“Woman, life, freedom!” On the streets of Iran, more than a month after the death of twenty-two-year-old Mahsa Amini, protesters in eighty-five cities chant their frustration with the government. Amini, a Kurdish woman who was on vacation in Tehran, was taken into custody by the Iranian “morality police” on September 13. Her hair was allegedly peeking out from behind her hijab, violating the mandatory dress code that requires women to completely cover their hair and the curves of their bodies. Some victims of the morality police get off with a verbal warning, while others are fined or beaten. Fellow detainees in the van with Amini claimed that security forces hit her head, likely causing the injuries that lead to her death. Later that day, she was rushed from the detention center to the hospital, where she lay in a coma. She died on September 16. Government officials claim, unconvincingly, that she suffered a heart attack from a preexisting condition.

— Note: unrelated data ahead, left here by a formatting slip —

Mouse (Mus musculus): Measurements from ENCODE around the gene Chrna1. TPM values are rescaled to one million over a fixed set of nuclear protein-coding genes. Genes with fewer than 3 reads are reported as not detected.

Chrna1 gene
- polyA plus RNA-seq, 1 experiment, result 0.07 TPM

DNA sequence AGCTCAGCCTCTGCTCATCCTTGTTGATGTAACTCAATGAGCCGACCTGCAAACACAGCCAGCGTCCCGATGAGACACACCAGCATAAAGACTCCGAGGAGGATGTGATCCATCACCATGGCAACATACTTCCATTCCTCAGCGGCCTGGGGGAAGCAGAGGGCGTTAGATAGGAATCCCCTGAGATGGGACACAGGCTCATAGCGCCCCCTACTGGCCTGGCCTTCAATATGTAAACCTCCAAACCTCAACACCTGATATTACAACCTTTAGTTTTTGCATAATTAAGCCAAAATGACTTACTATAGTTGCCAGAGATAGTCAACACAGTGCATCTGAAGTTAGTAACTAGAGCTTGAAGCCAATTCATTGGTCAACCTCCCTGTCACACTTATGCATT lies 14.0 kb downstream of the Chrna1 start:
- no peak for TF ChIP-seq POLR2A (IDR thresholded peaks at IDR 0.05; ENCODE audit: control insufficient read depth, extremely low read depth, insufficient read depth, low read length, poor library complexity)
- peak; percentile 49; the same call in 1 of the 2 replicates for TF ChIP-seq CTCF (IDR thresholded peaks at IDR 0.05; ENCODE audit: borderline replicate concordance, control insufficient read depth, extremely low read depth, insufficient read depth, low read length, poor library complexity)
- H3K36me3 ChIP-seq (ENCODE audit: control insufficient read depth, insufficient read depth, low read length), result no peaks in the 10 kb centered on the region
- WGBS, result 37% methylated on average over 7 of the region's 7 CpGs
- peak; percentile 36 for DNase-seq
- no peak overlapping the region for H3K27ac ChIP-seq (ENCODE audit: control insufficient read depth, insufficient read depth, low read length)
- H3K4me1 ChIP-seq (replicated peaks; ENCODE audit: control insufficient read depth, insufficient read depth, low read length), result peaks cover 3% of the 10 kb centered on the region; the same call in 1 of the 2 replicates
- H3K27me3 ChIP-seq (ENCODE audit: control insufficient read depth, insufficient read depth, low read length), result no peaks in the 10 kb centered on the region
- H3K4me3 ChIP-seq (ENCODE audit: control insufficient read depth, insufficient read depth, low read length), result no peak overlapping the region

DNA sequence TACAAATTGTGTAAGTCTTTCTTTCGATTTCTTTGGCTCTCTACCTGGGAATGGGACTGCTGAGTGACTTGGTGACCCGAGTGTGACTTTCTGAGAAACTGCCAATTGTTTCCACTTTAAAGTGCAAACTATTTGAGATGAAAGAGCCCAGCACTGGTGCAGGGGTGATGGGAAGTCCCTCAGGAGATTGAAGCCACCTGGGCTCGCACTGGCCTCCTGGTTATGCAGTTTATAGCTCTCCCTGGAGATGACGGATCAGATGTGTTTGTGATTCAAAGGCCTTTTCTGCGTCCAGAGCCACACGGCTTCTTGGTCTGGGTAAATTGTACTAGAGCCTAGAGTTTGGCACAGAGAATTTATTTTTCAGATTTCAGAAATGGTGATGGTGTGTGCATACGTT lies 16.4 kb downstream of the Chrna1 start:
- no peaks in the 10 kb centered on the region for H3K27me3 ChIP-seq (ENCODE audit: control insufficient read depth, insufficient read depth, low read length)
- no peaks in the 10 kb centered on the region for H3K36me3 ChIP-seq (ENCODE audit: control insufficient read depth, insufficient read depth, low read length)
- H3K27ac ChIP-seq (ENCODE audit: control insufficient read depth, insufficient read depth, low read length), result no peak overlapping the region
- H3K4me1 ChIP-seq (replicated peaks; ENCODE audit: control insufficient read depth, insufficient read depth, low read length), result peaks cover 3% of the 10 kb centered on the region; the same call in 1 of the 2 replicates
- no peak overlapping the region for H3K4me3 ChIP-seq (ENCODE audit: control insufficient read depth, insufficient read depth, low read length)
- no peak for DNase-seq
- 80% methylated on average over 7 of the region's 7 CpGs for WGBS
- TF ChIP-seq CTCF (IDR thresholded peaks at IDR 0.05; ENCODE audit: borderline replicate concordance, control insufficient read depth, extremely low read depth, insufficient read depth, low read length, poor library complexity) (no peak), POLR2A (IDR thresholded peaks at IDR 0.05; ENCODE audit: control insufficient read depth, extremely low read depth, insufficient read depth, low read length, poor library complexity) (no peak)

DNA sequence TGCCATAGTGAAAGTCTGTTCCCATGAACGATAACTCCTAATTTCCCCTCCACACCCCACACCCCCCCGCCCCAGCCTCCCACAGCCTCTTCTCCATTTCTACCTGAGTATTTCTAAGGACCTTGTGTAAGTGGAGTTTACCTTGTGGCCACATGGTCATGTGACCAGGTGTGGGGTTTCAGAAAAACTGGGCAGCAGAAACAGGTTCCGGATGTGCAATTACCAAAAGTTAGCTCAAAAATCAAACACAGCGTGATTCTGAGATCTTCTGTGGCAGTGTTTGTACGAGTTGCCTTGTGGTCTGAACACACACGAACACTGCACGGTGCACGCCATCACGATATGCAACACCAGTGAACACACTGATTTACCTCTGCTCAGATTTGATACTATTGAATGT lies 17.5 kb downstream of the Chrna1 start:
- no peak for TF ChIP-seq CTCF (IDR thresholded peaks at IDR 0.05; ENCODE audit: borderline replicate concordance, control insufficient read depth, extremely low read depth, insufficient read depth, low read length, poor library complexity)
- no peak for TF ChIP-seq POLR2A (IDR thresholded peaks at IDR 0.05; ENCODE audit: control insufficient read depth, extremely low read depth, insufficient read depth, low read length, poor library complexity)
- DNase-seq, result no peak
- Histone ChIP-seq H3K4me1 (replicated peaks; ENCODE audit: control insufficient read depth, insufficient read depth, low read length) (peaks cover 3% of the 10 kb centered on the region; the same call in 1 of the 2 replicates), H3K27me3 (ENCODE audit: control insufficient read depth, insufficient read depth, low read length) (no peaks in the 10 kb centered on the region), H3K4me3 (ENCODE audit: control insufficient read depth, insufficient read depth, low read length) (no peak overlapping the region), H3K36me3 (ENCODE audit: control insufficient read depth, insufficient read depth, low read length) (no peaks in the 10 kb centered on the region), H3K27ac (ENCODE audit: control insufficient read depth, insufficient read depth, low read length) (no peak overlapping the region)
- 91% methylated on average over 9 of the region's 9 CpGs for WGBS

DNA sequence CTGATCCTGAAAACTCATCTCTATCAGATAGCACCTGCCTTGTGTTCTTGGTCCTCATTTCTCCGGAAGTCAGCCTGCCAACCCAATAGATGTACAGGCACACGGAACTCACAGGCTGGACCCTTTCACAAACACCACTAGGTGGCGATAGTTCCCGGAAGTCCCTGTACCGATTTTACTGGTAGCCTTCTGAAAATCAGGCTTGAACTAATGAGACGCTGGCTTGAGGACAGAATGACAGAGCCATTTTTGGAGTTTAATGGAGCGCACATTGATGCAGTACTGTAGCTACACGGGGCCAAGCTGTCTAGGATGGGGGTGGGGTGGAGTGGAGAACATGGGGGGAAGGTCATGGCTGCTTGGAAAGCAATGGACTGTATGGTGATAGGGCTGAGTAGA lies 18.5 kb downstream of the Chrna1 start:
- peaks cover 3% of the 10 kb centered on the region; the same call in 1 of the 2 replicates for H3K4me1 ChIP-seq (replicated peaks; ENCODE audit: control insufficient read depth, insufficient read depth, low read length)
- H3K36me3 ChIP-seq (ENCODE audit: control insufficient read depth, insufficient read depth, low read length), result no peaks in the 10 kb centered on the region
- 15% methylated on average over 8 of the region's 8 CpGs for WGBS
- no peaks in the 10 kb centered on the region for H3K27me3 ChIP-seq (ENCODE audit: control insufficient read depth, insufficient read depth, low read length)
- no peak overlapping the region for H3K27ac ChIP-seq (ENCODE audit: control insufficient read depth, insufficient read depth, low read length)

Iran’s morality police pose a constant threat—primarily, though not exclusively, to women. Iranian women have to worry about being arrested for the length of their robes, the style of their hair, or public displays of affection, but many also seek to fight the regime, inch by inch, by testing the limits of what they are allowed to do and wear. Following the 2021 election of conservative President Ebrahim Raisi, though, the hijab law has been enforced more harshly than ever. This only compounds the frustrations of daily life in a country where sanctions have devastated the economy, unemployment for young people is almost 25 percent, corruption runs rampant, and political opposition is met with censorship, arrest, or exile. While women and high-school-aged girls are at the forefront of the continuing protests—tearing off headscarves, chanting and singing, and facing down riot police with incredible courage—women’s rights are not their only concern. Protesters, including striking oil workers, also call for “death to the dictator,” Supreme Leader Ayatollah Ali Khamenei.